L to R: Luke Brandon, Jimmy McCarroll, Howard Wyatt, John Kelly
James “Uncle Jimmy” McCarroll, a Kingston area farmer, is remembered as one of the most outstanding area fiddlers of the last century, employing both inventive and time-honored techniques to form his unusual style, often compared to that of the great Georgia fiddlers Earl Johnson and Clayton McMichen of the Skillet Lickers. Still an active and strong player until shortly before his death in 1985 at the age of 93, he performed with The Roane County Ramblers and as a solo player at festivals in the area.
An early incarnation of The Roane County Ramblers with Jimmy McCarroll, Luke Brandon, John Kelly and Howard Wyatt , released twelve sides in the late 1920s, of which the most successful was Jimmy’s composition “Southern No. 111,” a virtuoso piece celebrating the rail line from Danville, Kentucky to Knoxville.
Folklorist Bob Fulcher had been searching for Tammie McCarroll and her father for some time when they had a chance encounter at a park festival. ” He was passing a note to someone with a list,” says Tammie, “and I saw ‘Southern No. 111’ on the list. I said to him “Excuse me — would that be the name of a song?” He said “Why yes, it is. Do you know anything about it?” I said “I know the man that composed it.” He said, “That man was a genius!” It brought tears to my eyes to hear him say that, I was so close to my grandfather. I took it all for granted when I was growing up you know. I thought everybody played guitar every Saturday night with their family band.”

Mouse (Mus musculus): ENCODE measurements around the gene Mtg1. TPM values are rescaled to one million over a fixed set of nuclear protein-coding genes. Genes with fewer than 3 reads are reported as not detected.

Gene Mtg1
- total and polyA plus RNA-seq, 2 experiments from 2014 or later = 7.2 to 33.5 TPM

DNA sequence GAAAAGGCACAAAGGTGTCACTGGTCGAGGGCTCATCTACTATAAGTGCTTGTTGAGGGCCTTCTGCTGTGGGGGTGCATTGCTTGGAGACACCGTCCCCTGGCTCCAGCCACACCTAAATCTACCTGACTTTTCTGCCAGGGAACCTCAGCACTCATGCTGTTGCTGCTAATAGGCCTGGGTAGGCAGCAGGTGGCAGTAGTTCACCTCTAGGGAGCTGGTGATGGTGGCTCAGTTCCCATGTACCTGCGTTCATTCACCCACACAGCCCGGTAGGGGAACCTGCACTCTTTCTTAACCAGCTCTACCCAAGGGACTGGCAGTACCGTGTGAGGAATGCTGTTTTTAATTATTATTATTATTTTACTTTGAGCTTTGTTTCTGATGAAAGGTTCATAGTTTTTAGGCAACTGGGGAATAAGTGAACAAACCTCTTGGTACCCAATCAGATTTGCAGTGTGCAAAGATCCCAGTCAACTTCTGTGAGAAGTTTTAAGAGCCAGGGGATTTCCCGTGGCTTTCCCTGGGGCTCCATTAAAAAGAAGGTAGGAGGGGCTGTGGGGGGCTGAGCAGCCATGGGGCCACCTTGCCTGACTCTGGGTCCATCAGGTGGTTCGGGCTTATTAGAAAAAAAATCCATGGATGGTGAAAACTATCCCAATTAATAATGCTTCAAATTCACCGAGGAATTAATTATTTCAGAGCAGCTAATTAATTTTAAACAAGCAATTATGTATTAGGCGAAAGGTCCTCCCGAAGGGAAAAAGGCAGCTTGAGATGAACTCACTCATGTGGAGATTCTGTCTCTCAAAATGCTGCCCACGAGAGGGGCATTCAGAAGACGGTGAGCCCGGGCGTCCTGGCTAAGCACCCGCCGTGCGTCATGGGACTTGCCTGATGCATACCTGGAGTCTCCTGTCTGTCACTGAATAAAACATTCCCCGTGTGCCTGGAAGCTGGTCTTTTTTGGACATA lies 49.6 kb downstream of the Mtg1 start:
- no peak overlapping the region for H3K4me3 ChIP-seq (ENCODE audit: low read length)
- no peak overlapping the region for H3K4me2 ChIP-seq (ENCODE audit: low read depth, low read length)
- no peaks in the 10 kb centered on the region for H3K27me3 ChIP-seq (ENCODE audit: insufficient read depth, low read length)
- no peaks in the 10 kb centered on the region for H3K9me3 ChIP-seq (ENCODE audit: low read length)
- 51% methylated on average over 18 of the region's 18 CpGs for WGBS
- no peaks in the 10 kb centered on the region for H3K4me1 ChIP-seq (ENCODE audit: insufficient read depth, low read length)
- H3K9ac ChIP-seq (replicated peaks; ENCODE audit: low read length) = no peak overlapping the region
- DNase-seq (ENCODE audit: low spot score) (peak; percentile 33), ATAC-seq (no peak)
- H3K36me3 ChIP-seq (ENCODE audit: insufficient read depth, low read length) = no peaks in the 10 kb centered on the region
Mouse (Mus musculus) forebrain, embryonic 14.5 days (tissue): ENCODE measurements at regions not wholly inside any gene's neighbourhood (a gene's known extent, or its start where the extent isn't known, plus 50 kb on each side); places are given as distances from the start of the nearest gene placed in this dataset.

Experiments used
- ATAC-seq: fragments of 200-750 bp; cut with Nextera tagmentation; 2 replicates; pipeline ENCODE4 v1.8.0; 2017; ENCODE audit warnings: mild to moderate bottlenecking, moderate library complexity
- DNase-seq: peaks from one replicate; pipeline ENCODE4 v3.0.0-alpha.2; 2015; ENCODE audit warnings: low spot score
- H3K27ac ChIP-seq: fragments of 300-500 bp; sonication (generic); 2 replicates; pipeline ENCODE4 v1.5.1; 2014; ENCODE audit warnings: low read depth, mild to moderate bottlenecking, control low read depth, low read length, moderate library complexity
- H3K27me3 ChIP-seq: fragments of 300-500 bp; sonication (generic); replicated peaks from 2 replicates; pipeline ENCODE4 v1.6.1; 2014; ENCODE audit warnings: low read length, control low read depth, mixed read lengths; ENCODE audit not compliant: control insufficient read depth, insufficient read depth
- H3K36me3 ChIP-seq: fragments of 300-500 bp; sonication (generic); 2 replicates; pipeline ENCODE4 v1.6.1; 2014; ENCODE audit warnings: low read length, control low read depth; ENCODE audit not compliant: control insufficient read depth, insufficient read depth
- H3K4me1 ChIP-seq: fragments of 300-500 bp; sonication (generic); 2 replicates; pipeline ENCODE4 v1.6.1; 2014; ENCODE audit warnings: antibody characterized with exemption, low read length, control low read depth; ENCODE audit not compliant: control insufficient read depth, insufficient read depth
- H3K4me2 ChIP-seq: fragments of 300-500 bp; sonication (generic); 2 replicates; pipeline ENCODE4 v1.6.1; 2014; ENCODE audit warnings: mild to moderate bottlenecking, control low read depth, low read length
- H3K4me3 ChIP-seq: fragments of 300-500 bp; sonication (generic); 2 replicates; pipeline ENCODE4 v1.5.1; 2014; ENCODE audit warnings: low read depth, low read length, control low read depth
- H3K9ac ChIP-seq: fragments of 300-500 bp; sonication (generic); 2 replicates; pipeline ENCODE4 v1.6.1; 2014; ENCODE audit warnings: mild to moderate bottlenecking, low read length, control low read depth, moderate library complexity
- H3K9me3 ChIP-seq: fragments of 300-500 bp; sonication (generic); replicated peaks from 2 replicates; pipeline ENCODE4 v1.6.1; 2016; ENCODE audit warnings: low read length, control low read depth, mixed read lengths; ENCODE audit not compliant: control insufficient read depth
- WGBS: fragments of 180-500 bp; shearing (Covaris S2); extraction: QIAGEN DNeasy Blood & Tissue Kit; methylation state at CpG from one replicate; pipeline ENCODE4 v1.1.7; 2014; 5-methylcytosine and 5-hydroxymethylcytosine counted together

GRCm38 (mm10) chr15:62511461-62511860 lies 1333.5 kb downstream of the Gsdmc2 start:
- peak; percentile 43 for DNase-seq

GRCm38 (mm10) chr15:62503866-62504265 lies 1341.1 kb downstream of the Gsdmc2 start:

Luther “Luke” Brandon , a barber in Rockwood born in 1901, was the guitarist on the early recordings. His guitar style was influenced by black bluesmen he met as a young man working in the coal mines. He passed his musical skills on to his son, who started out playing with The Roane County Ramblers in 1930 at only five years old, the same age that Tammie McCarroll began playing with a later version of her grandfather’s band. The younger Luke Brandon went on to become a professional musician in Nashville, playing everything from “hillbilly jazz” in the style of Chet Atkins to country and rock.
The Roane County Ramblers play “Southern No. 111.”
Recorded Oct. 15, 1928, Johnson City, TN.